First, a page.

The Reagan administration, holding firm to its demand that Israel withdraw immediately from West Beirut, was considering last night whether to send U.S. troops back to the Lebanese capital as part of a new, temporary peace-keeping force involving France, Italy and possibly other countries.

Administration sources, while stressing that no decisions had been made, said the idea was under active consideration because of the need for some force capable of preventing further tragedies such as the massacre Friday of Palestinian civilians and maintaining stability in Beirut until the Lebanese army can assert its authority. Sources said that was the main topic of a 75-minute, Cabinet-level meeting presided over by President Reagan yesterday morning.

The United States joined in unanimous approval by the U.N. Security Council early yesterday of a resolution condemning the "criminal massacre of Palestinian civilians in Beirut." Details on Page A19.

A working-level group of State Department and Defense Department officials was directed to study the options further and report to the White House last night, with the expectation that a decision on what course to follow and the timing of an announcement will be made today.

France and Italy, which participated with the United States in the multinational force supervising evacuation of the Palestine Liberation Organization from Beirut earlier this month, have announced willingness to send troops back in the wake of the killings.

However, the sources said, President Reagan was not ready, as of last night, to acquiesce in reconstituting the force unless he is satisfied that the need cannot be met through other means. These include stationing United Nations observers in Beirut or redeploying there the U.N. International Force in Lebanon (UNIFIL) from southern Lebanon.

In addition, the sources continued, the president insists that any U.S. participation be tied to conditions such as guarantees of cooperation from Israel and the Lebanese government and willingness of other countries to join the force.

In that connection, the sources said, the administration is exploring whether additional countries can be persuaded to send troops.

Reagan's caution about returning all or part of the 800-member U.S. Marine Corps contingent to Lebanon is understood to be rooted in concern about hatred between feuding Moslem and Christian communities there.

It could engulf the force in fighting that would result in U.S. casualties or shooting at Lebanese or Israelis.

The administration fears that such an outcome would stir a hostile reaction from the public and Congress. The possibility of U.S. Marines fighting Israeli forces or any of the Lebanese factions battling each other could create great difficulties for Reagan's hopes of getting Arab-Israeli cooperation on with his new Mideast peace initiative. However, some sources, acknowledging obvious risks in returning Marines to Beirut, said they think Reagan will be forced to conclude that he has no other choice.

They said expanding the number of U.N. observers in Beirut, as called for in a resolution adopted yesterday by the Security Council, or redeploying UNIFIL, whose severely limited powers made it ineffective in southern Lebanon, probably would not calm tensions in the city.

Complicating the situation, the sources added, is confusion on the ground in Beirut.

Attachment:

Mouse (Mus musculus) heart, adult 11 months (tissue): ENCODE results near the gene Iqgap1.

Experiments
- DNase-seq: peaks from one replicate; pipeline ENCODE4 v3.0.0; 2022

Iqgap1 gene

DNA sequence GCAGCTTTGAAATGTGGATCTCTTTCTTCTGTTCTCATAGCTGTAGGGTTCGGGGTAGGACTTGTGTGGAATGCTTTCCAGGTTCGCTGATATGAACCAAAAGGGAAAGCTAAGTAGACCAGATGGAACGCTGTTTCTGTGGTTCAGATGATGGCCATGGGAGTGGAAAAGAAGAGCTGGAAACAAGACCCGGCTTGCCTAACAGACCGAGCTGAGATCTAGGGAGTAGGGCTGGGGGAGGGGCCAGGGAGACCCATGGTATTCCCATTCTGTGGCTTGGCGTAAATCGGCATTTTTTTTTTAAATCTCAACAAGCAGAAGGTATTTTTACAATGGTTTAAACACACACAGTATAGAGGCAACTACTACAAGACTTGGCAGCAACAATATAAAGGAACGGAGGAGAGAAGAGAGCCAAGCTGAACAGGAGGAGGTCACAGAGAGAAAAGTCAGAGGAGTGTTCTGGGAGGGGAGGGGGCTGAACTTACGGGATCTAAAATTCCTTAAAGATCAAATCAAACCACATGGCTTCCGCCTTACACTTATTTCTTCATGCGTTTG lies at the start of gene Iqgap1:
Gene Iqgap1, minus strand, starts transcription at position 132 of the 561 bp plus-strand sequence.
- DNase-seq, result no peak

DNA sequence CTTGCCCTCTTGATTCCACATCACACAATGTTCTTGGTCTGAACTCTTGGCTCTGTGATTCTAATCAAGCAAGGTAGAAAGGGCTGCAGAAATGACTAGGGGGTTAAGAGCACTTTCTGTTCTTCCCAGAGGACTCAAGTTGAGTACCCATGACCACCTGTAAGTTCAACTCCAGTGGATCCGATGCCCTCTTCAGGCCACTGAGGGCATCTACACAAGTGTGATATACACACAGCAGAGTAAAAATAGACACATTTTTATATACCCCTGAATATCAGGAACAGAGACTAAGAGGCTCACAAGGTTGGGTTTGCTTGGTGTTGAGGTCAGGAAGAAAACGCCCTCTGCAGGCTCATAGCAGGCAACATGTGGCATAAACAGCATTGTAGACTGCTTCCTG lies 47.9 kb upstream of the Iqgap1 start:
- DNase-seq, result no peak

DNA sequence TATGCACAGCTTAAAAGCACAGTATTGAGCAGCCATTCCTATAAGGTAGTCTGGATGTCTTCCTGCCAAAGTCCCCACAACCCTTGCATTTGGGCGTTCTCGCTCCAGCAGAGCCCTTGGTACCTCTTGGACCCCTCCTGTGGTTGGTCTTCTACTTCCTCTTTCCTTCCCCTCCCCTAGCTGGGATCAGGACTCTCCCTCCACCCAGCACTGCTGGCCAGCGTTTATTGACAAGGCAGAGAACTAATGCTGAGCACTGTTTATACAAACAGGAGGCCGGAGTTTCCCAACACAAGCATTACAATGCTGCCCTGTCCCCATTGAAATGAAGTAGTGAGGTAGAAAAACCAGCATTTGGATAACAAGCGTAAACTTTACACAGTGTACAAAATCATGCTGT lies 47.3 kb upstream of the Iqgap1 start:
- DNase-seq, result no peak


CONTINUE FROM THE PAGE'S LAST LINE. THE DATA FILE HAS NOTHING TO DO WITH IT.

There were initial indications that Israeli Prime Minister Menachem Begin's government was ordering its forces out of West Beirut in the aftermath of the furor over the killings, but U.S. officials said late yesterday that the pullback may have stalled.

These officials said the United States hoped that last night's Israeli Cabinet meeting would indicate more clearly whether Israel intends to bow to the swelling, worldwide demand that it leave Beirut.

As of last evening, the officials noted, they had no clear sign of how Begin would react to the blistering language used by Reagan Saturday in demanding the Israeli withdrawal and implicitly holding Israel responsible for the massacre.

The sources described Reagan as adamant about withdrawal of Israeli forces that moved into West Beirut last Wednesday after the assassination of Lebanese President-elect Bashir Gemayel. There was no immediate way of telling whether his insistence will put the United States and Israel on what could be the worst collision course in 34 years of frequently stormy relations, they said.

Some sources said they hope that Begin, forced on the defensive by the horrified reaction in and outside Israel to the massacre, will elect to take a conciliatory course and not antagonize Reagan further.

Some sources even speculated that the situation might rebound to the U.S. advantage by forcing the Begin government, which has rejected Reagan's peace initiative, to be more flexible about the plan as a way of demonstrating Israel's desire for peace.

However, the sources also said the administration's immediate focus was on what one called "the hour-by-hour problem of restoring stability to Beirut" and not on what might happen later.

Yesterday's White House meeting initially was scheduled Saturday night as a small session involving only the president's top policy advisers, but Reagan later ordered it expanded to include the full national security decision-making machinery.

Attending with Reagan were Vice President Bush; Secretary of State George P. Shultz; Defense Secretary Caspar W. Weinberger; U.N. Ambassador Jeane J. Kirkpatrick; and CIA deputy director James McMahon.

Also, Adm. James Watkins, acting chairman of the Joint Chiefs of Staff; national security adviser William P. Clark and his deputy Robert McFarlane, and senior White House aides Edwin Meese III, James A. Baker III and Michael K. Deaver.